The Prince Edward Island government says it soon will offer the most generous electric vehicle incentives in Canada by providing $5,000 to Islanders who purchase a new or used EV, as well as financial help with chargers.
The package means Prince Edward Island will be the fourth province in Canada, and the second in the Maritimes, to offer an EV incentive along with British Columbia, Quebec, and Nova Scotia.
“We know that one of the main hurdles for Islanders to switch to an electric vehicle is the high cost,” says Environment Minister Steven Myers. “With that in mind, we are launching an EV incentive in an effort to increase uptake and in return, reduce greenhouse gas emissions from our transportation sector – which represents nearly half of overall provincial emissions. This will help us get closer to our goal of net zero by 2040.”
In addition to the $5,000 rebate, the PEI government will also offer a free Level 2 charger to people who purchase an EV, and $2,500 to those who buy a plug-in hybrid. Islanders will be responsible for installation costs associated with charging infrastructure.
The incentive means Islanders who buy a new, fully electric vehicle may be eligible for up to $10,000 off the purchase price combined with the federal government rebate of $5,000.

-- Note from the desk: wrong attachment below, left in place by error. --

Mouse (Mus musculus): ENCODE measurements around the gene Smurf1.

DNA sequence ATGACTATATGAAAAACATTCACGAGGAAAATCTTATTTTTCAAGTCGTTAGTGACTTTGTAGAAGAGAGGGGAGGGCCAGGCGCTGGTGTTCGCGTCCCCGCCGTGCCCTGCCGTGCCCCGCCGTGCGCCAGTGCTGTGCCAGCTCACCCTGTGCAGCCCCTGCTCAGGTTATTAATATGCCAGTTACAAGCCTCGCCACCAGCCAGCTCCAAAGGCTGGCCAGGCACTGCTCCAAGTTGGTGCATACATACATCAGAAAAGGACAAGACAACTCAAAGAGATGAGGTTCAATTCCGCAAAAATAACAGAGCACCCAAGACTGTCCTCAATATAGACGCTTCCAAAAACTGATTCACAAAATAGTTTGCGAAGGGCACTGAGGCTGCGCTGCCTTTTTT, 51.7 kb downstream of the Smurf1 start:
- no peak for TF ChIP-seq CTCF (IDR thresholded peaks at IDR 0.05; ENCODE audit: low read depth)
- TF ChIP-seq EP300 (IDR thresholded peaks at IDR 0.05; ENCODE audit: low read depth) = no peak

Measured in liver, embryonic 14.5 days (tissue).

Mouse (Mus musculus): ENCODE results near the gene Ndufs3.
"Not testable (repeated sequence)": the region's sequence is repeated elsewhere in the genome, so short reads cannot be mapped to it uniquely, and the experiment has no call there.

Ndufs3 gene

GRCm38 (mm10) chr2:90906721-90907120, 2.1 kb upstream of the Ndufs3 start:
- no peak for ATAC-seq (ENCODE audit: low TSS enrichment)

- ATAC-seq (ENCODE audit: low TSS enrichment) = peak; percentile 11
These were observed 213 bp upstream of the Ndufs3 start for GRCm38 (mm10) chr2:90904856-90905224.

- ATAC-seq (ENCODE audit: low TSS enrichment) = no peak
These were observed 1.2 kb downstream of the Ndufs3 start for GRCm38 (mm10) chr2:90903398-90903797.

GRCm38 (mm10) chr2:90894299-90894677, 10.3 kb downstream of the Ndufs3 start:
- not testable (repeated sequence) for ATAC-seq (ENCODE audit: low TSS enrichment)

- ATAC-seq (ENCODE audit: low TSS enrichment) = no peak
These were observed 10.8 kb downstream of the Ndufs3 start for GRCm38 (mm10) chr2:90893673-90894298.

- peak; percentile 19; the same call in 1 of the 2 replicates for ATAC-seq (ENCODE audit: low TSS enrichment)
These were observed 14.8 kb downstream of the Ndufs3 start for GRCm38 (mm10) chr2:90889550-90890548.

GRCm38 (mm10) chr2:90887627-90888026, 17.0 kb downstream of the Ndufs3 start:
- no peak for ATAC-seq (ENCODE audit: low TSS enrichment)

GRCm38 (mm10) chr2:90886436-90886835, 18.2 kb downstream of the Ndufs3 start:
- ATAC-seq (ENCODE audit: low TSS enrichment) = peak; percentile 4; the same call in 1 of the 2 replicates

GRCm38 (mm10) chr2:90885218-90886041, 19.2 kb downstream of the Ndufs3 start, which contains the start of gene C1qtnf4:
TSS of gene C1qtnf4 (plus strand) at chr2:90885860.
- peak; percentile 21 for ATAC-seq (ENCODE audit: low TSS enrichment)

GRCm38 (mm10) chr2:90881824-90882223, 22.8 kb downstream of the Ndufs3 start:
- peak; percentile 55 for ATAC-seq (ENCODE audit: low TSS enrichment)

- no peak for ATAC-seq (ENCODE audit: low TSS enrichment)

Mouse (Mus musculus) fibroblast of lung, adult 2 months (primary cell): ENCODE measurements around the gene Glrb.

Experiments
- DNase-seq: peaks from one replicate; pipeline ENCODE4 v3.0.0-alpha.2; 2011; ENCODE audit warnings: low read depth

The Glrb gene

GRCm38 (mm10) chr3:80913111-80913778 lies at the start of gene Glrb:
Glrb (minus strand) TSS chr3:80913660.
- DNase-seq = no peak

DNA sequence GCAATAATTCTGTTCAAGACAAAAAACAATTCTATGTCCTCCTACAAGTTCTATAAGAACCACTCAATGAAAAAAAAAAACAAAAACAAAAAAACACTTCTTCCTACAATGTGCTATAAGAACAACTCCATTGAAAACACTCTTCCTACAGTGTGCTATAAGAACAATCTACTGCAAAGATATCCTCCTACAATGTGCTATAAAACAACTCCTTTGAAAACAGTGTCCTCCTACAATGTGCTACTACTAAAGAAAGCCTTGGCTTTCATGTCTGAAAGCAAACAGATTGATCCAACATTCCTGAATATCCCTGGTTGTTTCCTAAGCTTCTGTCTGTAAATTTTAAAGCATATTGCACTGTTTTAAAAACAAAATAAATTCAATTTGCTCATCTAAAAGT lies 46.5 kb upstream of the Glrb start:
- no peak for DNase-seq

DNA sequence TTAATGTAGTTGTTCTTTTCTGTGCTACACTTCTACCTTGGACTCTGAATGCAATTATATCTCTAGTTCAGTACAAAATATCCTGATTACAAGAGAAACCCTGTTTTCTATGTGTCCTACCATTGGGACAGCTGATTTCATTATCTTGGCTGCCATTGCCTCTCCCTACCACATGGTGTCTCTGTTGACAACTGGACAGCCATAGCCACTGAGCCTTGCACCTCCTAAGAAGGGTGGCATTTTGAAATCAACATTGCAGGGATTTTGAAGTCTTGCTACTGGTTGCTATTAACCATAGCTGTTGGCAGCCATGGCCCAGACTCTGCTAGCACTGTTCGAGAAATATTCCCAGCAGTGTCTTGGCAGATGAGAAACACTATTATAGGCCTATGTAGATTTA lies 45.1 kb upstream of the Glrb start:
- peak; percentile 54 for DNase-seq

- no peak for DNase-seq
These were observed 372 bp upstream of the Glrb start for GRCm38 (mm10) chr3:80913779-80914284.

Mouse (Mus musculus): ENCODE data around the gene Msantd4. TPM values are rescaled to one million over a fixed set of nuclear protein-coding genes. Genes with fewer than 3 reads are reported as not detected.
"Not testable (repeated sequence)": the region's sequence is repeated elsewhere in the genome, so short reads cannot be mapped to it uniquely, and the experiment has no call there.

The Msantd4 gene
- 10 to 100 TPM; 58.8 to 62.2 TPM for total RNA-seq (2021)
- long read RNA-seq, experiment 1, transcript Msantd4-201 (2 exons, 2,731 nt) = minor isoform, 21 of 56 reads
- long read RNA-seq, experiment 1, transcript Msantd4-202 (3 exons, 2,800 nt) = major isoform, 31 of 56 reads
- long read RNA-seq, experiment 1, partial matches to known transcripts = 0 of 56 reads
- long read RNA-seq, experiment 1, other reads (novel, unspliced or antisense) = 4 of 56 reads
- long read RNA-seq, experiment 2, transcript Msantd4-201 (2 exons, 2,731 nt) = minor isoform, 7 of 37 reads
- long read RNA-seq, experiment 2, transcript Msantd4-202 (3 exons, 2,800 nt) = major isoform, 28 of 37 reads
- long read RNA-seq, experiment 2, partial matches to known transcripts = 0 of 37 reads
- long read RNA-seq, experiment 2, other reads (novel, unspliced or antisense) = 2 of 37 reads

Also, Maine Governor Janet Mills has signed an executive order to accelerate Maine’s progress in reducing greenhouse gas emissions from transportation, by calling for a “clean transportation roadmap” to achieve the state’s climate plan goal of increasing the number of EVs on the road in Maine by 2030.
The roadmap, due by December, will develop recommendations to enhance the EV market in Maine, expand charging infrastructure, evaluate effects on electric utilities and the grid, and ensure an equitable and affordable transition to clean transportation for all people in Maine.
Reducing emissions from transportation – which is the source of more than half of all greenhouse gas emissions in Maine – is a key piece of the state’s overall effort to curb state emissions by 45 per cent by 2030. The state’s climate action plan, Maine Won’t Wait, estimates Maine needs 219,000 light-duty EVs on the road by 2030 to meet its emissions targets.